With these variables set, we can argue that the Primary Pentacle’s arrangement is logically ordered to first keep all the degree signs together in a culturally accepted fashion and to place the most important gendered signs (the God and the Goddess) to the farthest left and right spots in the pentacle.  When placed on a north-facing altar, this then puts the Goddess in the east and the God in the west, which works nicely with our stresses on the Goddess as a deity of beginnings (births) and the God as a deity of endings (deaths).  We order the genders of the kiss and scourge to essentially ‘match’ the deity positions to reinforce the concept of “as above, so below.”  Unfortunately, this logic does result in the degree genders to be swapped, and standard “stuff on top is more important” logic to erroneously assume that degrees are more important that Gods, but it overall does a nice job.

In Variation A, the logic fixes the degree signs in the same position as the primary pentacle, but gender ultimately trumps other mystery concerns.  Since the first degree sign is fixed on the left side and the second on the right, all female signs are placed on the left side and all male signs are put on the right.  This does coincide with the belief that right is the active, masculine direction and left the passive, feminine direction, but we lose the mystery aspect of the Primary Pentacle.  We also have an unfortunate side-effect of essentially “blocking” energy flow.  In circle, we order our practioners in alternating genders (male, female, male, female) to better spin energy around the circle.  Here, the energies are just pitted against each other.

Variation B, I think, comes closest to honoring all aspects of the pentacle.  By holding the general left/right positions of the Primary Pentacle static but switching around its Rows 1 and 2, we get to see Goddess energies in the east and God energies in the west along with the “as above, so below” matching of the kiss and scourge signs.  We also get “male, female, male, female” energy flow around the outer circle.  (This does, of course, ignore the upright triangle, but it conjoined with the upright pentacle is a gender-neutral unity.)

Now, when I figured this out, it took a lot of self-restraint to keep myself from saying “well, screw what the tradition typically does…I’m going to put Variation B on my pentacle.”  It was really just my belief that power is built in collective practice that kept me from shifting things around.  But it did make me wonder if a Variation B order was on older Gardnerian pentacles.  So I scoured the Internet to find images of various “First-Generation” High Priests’ and High Priestess’ altars in hopes that I could make out their pentacles.  Unfortunately, I had very little luck on this front.  In fact, I was only able to find three images of Doreen Valiente’s altar and tools.  What I found there, however, surprised me.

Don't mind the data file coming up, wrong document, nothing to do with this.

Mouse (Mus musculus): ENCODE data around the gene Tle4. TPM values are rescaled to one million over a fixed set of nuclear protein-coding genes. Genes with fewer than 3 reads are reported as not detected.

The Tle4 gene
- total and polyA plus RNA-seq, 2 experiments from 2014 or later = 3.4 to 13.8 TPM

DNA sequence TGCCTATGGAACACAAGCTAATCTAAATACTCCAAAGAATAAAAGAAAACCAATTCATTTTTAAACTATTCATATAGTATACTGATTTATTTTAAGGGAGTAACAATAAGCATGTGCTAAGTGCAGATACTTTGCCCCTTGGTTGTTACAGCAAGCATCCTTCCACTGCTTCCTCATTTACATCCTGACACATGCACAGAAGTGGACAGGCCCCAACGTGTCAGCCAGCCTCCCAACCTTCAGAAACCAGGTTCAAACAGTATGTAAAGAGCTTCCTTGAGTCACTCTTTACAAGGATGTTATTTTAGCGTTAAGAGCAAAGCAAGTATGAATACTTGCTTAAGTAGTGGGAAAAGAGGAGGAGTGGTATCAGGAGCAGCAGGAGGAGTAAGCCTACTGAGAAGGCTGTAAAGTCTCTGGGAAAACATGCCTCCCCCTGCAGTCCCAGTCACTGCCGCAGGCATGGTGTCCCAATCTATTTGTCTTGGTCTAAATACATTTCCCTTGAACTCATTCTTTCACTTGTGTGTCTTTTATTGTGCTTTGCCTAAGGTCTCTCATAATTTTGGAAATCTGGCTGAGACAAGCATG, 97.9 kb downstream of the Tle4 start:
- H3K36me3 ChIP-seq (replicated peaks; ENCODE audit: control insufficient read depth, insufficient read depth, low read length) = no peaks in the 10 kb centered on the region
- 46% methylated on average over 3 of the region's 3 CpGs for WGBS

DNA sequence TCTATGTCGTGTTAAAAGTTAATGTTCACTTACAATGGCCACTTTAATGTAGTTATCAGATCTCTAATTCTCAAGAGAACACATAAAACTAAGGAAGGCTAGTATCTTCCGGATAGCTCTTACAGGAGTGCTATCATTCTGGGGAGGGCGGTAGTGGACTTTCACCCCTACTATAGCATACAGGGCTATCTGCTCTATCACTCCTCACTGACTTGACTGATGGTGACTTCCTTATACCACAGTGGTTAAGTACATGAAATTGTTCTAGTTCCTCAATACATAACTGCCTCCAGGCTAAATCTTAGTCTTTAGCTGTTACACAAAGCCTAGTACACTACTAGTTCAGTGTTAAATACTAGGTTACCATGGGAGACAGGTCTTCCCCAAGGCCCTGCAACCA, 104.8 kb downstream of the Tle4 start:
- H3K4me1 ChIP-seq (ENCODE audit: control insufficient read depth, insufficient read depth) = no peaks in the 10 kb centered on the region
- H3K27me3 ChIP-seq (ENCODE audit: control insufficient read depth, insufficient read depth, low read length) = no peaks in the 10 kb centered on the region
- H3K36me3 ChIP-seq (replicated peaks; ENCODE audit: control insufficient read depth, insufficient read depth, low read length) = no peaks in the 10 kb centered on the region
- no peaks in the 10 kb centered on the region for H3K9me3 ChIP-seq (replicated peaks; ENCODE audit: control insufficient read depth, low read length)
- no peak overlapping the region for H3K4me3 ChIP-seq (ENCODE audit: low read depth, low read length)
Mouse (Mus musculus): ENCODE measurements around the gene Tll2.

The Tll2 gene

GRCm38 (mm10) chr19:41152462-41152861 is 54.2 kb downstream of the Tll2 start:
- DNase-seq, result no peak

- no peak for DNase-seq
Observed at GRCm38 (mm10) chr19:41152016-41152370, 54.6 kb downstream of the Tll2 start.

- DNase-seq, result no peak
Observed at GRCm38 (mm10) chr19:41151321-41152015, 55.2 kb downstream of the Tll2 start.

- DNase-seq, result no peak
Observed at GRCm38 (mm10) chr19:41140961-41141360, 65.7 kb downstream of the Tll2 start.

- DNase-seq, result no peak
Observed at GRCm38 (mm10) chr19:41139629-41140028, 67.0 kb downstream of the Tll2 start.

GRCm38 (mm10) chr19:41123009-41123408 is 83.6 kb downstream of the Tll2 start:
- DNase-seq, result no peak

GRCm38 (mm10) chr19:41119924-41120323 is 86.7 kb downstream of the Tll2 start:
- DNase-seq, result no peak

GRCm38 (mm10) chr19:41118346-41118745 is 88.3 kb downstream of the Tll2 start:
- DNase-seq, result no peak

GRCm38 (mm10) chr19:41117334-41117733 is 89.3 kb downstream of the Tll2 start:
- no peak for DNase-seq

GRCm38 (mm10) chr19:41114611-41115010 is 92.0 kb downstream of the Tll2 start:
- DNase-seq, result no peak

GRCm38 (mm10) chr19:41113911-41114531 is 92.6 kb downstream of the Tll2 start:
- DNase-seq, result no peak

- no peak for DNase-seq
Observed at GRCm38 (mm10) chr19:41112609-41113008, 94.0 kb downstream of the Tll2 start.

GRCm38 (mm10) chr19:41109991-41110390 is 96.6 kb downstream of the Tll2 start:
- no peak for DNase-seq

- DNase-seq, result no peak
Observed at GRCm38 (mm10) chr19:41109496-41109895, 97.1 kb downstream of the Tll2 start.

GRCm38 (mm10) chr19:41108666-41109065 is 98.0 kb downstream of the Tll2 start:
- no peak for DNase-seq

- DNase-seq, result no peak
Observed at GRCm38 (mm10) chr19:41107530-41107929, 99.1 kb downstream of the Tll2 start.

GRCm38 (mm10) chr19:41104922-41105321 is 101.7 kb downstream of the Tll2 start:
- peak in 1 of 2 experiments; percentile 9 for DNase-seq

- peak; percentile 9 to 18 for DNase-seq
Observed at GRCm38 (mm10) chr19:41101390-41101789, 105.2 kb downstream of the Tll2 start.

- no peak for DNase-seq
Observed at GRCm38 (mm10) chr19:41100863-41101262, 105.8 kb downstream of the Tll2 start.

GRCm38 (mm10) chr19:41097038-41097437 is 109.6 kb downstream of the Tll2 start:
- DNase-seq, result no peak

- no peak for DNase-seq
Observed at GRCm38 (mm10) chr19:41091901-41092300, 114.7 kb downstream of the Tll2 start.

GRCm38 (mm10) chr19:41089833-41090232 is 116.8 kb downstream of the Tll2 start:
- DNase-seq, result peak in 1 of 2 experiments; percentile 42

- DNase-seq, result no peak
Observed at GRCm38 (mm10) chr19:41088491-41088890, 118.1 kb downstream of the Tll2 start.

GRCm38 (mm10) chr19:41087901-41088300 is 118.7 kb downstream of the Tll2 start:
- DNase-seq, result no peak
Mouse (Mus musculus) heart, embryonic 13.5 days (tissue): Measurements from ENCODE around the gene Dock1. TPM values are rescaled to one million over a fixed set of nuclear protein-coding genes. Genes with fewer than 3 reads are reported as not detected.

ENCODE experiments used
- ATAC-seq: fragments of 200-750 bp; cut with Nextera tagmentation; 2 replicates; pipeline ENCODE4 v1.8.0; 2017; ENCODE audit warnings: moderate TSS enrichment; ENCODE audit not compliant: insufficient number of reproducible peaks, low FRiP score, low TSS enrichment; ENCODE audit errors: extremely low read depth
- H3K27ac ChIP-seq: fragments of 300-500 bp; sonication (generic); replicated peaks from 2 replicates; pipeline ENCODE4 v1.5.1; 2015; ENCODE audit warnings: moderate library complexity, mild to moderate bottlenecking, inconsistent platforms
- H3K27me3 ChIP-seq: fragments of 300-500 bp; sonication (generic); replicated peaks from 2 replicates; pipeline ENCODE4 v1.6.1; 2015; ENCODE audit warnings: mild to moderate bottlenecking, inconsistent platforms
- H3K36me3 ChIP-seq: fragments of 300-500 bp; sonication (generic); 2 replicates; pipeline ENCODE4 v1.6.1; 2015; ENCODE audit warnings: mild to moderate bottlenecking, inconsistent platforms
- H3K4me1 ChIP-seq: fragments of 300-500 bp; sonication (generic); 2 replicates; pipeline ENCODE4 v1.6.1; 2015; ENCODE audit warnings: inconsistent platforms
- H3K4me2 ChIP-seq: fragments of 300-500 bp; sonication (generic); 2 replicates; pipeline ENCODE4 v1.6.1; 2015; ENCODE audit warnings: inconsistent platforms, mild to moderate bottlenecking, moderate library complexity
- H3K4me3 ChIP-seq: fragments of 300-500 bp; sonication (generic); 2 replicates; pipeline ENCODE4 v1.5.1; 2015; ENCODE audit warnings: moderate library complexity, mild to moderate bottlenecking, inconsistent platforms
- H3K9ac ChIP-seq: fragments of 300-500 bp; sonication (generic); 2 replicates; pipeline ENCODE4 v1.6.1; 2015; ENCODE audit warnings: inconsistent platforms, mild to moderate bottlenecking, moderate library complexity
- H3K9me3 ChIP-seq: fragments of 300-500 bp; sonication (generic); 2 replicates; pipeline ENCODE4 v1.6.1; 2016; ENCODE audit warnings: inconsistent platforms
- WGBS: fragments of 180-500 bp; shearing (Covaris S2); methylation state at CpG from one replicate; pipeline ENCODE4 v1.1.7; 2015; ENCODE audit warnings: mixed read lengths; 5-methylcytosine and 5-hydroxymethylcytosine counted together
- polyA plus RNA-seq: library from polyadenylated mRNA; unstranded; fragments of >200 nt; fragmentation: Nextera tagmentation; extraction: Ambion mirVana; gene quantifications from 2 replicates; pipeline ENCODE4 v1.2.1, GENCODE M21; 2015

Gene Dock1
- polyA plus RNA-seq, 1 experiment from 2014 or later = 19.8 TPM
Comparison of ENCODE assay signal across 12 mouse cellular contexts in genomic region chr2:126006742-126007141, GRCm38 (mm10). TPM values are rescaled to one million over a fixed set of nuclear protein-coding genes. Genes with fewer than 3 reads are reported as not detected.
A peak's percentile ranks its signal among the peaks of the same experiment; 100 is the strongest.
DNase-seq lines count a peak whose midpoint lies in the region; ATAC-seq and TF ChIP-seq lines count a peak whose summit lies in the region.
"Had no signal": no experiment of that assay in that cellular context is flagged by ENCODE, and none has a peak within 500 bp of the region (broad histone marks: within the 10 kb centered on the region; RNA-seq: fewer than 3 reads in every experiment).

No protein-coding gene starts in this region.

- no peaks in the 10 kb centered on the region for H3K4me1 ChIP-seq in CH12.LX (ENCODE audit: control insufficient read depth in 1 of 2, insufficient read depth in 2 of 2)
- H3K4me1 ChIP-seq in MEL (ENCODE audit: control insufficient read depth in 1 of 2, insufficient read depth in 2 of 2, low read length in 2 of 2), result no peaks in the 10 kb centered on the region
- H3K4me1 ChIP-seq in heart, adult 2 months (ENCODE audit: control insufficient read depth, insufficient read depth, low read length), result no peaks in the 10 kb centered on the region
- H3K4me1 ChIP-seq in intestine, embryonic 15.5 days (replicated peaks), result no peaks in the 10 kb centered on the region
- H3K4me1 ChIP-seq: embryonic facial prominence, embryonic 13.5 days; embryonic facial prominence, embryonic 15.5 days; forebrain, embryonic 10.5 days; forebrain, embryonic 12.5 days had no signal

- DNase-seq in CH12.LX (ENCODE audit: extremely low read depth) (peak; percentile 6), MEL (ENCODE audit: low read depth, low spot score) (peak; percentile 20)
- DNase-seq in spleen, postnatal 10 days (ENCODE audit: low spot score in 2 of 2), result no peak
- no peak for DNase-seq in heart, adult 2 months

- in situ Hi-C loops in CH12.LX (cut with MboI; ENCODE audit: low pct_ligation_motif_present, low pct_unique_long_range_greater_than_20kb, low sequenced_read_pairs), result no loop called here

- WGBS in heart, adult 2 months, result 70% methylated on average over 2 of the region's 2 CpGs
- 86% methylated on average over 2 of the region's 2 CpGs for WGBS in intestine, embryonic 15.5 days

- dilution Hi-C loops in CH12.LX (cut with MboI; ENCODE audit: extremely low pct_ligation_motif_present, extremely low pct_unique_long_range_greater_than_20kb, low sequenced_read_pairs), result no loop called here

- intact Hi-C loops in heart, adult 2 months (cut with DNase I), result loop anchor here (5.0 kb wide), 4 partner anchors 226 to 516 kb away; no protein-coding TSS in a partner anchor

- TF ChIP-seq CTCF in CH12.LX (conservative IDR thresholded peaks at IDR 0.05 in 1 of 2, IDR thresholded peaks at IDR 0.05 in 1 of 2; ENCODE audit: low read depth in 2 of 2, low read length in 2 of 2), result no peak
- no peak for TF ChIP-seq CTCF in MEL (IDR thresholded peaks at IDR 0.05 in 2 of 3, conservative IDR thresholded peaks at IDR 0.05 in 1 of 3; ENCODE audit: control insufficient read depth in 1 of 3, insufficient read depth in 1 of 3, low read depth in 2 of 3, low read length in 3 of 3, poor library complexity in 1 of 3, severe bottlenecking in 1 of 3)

Doreen Valiente's more famous pentacles.

Doreen Valiente’s more famous pentacles.

As far as mostly clear images of altars went, I only found two:  a photograph from about 1962 where Valiente sat among her tools, and an undated photograph from the Doreen Valiente Foundation.  Unfortunately, the Foundation photograph doesn’t offer any information on from what era of Valiente’s magical studies these various tools date.  The 1962 photograph, however, would be during the years after Valiente broke from the Bricket Wood coven but still led a Gardnerian coven (sans Ardanes) with Ned Grove.  I’ve isolated the pentacles from these photographs in the image to the right.

Though it’s hard to make out the signs on these images, three things are very clear.  The first is that the 1962 pentacle has far more symbols on it than what we have today, including what appear to be athame symbols and an ankh.  The Foundation photograph shows less symbols, and–indeed–most of them are on today’s pentacle.  The scourge and kiss signs, however, are replaced with power signs.  What is most important to my purposes, however, is abundantly clear:  The degree signs are not grouped together on either pentacle.  In fact, God and Goddess signs are above them on both pentacles.  With the exception of the lower signs, they follow the pattern I worked out in my Variation B!

k